By The Hill Editors - 04/30/12 11:26 PM EDT
There are congressional candidates on both sides of the aisle who refuse to reveal how they would vote on high-profile issues being discussed on Capitol Hill.
The Hill last week identified a few of these House and Senate hopefuls, noting that the candidates have said they don’t need to announce every position before being elected.
“I don’t go back and try to figure out what I would have voted for,” she said after being pressed on President Obama’s healthcare law.
Rep. Connie Mack (R-Fla.), who is seeking to unseat Sen. Bill NelsonBill NelsonSenate narrowly rejects new FBI surveillance Senators roll out bipartisan gun proposal Dems blast Republicans after failed gun votes MORE (D-Fla.) this fall, recently dodged a question posed by MSNBC’s Chuck Todd on whether he supported legislation that would prevent an increase in student loans.
Some Republicans have ducked questions on whether they support Rep. Paul RyanPaul RyanRangel: Trump puts Ryan in tough spot Dems find voice with disruption Democrats plan 'day of action' to keep spotlight on guns MORE’s (R-Wis.) budget, while a few Democrats have declined to say whether they will endorse Obama’s bid for a second term.
If candidates want to sidestep tough questions, that is their right. But it doesn’t play well.
It is also shortsighted. Candidates need to let voters know where they stand. And one way or the other, voters will find out, because you cannot get into high public office without debating your opponent(s).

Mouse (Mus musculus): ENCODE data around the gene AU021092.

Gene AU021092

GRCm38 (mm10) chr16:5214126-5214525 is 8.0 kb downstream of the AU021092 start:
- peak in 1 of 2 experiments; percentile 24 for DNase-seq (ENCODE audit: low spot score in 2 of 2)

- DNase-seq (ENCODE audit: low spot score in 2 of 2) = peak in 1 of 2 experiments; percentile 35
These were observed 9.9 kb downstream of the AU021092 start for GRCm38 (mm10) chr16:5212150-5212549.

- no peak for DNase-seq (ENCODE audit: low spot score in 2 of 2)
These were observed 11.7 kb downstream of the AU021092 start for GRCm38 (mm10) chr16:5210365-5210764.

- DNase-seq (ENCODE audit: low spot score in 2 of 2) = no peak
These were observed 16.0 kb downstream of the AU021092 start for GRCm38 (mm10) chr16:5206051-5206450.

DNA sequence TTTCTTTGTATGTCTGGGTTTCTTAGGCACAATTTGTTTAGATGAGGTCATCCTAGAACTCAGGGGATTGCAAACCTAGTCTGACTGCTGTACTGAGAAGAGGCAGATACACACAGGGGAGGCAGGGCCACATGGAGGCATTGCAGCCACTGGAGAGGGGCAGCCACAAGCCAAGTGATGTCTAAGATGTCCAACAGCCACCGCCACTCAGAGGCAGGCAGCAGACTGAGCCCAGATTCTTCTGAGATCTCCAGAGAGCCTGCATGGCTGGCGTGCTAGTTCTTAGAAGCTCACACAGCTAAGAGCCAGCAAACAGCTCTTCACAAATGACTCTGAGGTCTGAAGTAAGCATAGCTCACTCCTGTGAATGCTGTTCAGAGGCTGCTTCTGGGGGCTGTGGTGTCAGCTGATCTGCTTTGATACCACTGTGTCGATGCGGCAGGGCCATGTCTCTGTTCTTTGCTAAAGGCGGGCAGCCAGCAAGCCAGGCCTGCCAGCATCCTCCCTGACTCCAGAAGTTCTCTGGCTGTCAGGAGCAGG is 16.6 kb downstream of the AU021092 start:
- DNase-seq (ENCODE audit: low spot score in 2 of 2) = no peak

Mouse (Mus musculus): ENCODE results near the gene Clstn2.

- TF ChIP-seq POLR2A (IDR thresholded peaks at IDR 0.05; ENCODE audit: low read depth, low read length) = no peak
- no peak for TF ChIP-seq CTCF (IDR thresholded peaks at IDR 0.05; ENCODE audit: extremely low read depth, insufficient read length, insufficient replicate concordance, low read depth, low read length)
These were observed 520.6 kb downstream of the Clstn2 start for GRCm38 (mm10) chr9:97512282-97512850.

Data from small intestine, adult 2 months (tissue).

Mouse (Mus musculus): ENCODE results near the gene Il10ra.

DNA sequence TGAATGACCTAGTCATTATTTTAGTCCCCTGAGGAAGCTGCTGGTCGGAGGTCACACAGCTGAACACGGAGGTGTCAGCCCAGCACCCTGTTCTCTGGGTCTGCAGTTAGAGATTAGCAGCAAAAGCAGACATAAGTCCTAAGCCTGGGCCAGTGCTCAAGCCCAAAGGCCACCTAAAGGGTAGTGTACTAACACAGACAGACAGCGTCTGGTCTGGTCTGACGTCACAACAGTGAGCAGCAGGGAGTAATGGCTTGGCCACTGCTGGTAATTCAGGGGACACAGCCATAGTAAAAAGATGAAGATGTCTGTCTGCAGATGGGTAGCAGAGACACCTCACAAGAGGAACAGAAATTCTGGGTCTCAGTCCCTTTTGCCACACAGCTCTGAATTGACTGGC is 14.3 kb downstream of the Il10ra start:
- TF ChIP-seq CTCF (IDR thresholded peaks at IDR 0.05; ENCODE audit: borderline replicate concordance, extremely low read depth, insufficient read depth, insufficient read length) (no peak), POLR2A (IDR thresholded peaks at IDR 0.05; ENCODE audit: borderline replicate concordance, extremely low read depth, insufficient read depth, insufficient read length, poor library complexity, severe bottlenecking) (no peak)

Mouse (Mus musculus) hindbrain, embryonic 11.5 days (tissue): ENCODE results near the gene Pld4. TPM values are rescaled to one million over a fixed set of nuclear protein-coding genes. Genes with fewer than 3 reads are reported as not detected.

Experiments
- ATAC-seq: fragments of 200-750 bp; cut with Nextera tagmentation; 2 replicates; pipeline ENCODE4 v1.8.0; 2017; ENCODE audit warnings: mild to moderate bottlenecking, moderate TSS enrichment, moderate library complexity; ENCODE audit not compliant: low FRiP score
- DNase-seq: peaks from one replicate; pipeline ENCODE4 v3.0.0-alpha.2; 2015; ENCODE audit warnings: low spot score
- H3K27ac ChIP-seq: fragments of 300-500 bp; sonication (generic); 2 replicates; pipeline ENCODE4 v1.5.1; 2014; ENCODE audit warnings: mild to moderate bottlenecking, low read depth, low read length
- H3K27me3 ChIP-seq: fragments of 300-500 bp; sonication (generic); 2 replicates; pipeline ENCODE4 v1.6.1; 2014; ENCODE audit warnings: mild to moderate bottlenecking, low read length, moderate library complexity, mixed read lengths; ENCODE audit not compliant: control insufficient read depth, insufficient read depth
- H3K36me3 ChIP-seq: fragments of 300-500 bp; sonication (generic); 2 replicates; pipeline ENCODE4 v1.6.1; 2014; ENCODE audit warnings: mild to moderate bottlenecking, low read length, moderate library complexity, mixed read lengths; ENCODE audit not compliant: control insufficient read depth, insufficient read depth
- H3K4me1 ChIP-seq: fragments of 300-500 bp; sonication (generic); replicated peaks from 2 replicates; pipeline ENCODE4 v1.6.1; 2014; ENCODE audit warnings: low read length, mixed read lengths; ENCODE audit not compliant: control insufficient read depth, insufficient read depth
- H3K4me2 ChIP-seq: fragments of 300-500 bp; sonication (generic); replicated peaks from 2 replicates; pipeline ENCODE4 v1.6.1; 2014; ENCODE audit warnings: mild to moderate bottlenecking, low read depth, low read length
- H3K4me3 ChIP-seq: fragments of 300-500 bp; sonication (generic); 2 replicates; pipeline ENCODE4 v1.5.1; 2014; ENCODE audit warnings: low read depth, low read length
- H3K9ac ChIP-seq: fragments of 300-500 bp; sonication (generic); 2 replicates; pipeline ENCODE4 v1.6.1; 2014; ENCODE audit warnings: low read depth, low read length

Some political pundits bemoaned the 20 Republican primary presidential debates that started last year. But without them, voters might not have learned the candidates’ positions on a range of issues, including immigration and tax reform.
Politicians regularly complain about the media, saying news outlets are focused on salacious issues that the country doesn’t care about. They stress that they want to talk about policy, not gossip. Former Speaker Newt Gingrich (R-Ga.) made that point during several presidential debates, attracting applause from the audience.
Well, so be it. But that means politicians need to say where they stand on policy. Many now running for federal offices don’t reveal where they stand on thorny questions.
When he was running for the Senate last cycle, Pat Toomey (R-Pa.) clearly spelled out how he would vote on now-Supreme Court Justices Sonia Sotomayor (support) and Elena Kagan (oppose) and publicly explained his rationale.
Those positions brought barbs from left and right, but they provided voters with a clear view of how Toomey would go about his job in the upper chamber. Other candidates should be so clear.